After speaking at a seminar in Australia last November, I was approached by the tourism marketing director for a popular destination in New South Wales (NSW). He asked me some very challenging questions and posed some interesting scenarios regarding how destination marketing organizations (DMOs) may have to adapt to a future highly influenced by digital communications. I then wrote a paper to begin exploring some of the issues. I welcome your thoughts.
Today, forward-thinking DMOs are realizing that their destination, and its products and experiences, must be of the highest quality to satisfy today’s discerning customers in a highly competitive and rapidly changing environment. Importantly, what the place promises must be delivered! Who will help orchestrate this alignment?
The Digital Age has created a hyper-connected world in which traditional and digital media converge and prospective customers are bombarded with a dizzying array of choices, media channels and information. Customers are always online, sometimes multi-screening with devices that interact with each other. It’s a world where speed, choice and expectations have morphed and marketing is no longer a one-way dictate by DMOs, but rather must fit within an environment that demands interaction, transparency, flexibility and relationships. While the fundamentals of destination branding haven’t changed, marketing as we have known it is largely superseded.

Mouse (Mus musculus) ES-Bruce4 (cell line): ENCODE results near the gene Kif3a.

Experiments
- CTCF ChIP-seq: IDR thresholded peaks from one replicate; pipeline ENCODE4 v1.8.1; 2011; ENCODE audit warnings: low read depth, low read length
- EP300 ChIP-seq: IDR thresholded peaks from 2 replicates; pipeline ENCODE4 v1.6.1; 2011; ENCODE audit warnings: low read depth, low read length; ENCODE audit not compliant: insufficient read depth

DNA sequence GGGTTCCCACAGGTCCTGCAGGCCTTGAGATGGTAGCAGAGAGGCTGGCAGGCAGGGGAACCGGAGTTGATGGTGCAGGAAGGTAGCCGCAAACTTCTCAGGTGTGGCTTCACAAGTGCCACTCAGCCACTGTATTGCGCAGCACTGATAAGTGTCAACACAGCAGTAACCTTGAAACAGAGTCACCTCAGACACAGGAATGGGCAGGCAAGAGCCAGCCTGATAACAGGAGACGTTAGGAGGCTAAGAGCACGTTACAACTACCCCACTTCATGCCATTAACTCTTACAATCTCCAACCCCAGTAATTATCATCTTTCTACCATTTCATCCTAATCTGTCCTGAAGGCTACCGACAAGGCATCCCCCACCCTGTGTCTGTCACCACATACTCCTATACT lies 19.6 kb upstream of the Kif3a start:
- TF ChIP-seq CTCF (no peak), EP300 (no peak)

For DMOs the challenge now extends to their capability of orchestrating and influencing encounters so that they are as close as possible to their brand promise and messages at every critical touchpoint. Achieving this may mean collaboration with, and among, totally new partners in business, government and non-profits. Without this renewed focus, DMOs risk becoming irrelevant and obsolete.
What do these changes mean for the structure, funding and focus of future DMOs? You will find the full article here. What are your thoughts?